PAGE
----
March Brown Parachute SBS

Discussion in 'Fly Tying Step by Step' started by ScottP, Feb 7, 2013.

  1. ScottP

    ScottP Active Member

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    [​IMG]

    Temporary home base established in the Cali desert - check. Tying stuff set up - check. Internet connection - check.
    Hoping to hit the hatch (skwalas, too) this spring when we get up to MT. Pretty basic 'chute; floats well, visible, easy to tie.


    hook - Dai Riki 320 #14
    thread - Danville 6/0 tan
    tail - hackle fibers grizzly dyed brown
    abdomen - biot tan
    thorax - dubbing tan
    wing - Congo Hair white
    hackle - grizzly dyed brown


    mash barb and attach thread at 75% mark (that'll be the reference mark for the wing tie-in)

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    wrap back to point above barb and create thread bump

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    pull off a clump of hackle fibers and even tips

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    measure (shank length) and tie in; wrap back to thread bump to force tail to proper tilt and splay angle

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    tie in biot (notch side down to create ribbed body)

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    wrap biot forward to initial tie-in; trim and smooth with thread wraps

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    tie in a clump of Congo Hair (or whatever you prefer) on top

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    and secure with a couple crossing wraps

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    pull wing up and post with thread wraps; apply a bit of Sally to post

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    prep hackle (upsize by 1) and tie in on post, shiny side out (fibers will "cup" up)

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    apply some dubbing

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    dub thorax and move thread back to base of post

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    wrap hackle down post (8 wraps from this feather) and let it hang down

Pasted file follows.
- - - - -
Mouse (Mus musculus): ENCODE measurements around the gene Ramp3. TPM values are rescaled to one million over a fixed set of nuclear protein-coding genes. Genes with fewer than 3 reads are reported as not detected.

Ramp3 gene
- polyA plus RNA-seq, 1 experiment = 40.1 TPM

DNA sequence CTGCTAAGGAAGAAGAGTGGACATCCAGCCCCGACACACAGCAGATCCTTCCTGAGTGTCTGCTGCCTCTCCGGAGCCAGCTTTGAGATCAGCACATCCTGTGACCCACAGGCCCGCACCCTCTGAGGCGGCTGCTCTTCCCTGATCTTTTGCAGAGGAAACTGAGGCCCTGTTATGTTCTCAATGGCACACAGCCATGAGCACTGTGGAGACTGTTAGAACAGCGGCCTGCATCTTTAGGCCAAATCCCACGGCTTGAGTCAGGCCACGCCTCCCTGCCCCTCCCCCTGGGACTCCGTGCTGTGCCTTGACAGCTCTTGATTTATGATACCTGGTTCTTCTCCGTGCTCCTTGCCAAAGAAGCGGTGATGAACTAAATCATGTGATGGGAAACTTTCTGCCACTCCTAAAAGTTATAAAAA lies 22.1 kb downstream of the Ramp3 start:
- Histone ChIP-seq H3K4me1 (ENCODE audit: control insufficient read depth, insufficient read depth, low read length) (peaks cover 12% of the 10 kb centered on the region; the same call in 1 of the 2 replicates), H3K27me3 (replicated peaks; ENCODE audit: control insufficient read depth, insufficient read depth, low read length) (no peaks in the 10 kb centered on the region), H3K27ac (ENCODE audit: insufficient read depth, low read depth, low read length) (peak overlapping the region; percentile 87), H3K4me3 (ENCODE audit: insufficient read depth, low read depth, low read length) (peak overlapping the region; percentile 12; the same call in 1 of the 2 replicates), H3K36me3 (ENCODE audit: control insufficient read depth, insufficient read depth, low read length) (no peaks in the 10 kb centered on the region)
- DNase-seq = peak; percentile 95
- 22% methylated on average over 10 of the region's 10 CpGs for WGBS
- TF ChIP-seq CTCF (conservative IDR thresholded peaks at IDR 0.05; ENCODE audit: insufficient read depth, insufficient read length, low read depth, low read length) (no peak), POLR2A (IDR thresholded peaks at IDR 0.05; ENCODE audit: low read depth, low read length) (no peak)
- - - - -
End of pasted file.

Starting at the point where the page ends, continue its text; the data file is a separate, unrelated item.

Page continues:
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    trap hackle with wraps at base of post

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    half hitch x 2 and SHHAN; trim hackle tip

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    trim wing (hook shank length)

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    black wing (Grecian Formula Special) for poor light conditions

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    Regards,
    Scott
     
    Teenage Entomologist likes this.
  2. Joe Goodfellow

    Joe Goodfellow Active Member

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    Cali desert? Where at? If your in so-cal hit up the kern it has a skwalla hatch
     
  3. ScottP

    ScottP Active Member

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    We're in Borrego Springs. Kern's about 280 miles but I was hoping to take a road trip up there and that just makes it more enticing.

    Regards,
    Scott
     
  4. dryflylarry

    dryflylarry "Chasing Riseforms"

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    Nice Scott. I like the way you tie in the wing post. Helps me not have a large lump at the backside of the post, which is great when tying small stuff! I like it! I presume Congo hair is a synthetic?
     
  5. Kenneth Yong

    Kenneth Yong Member

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    Scott, thanks much for this, great looking fly, and the photography's also top notch.

    Regards,
    Kenneth
     
  6. ScottP

    ScottP Active Member

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    Larry,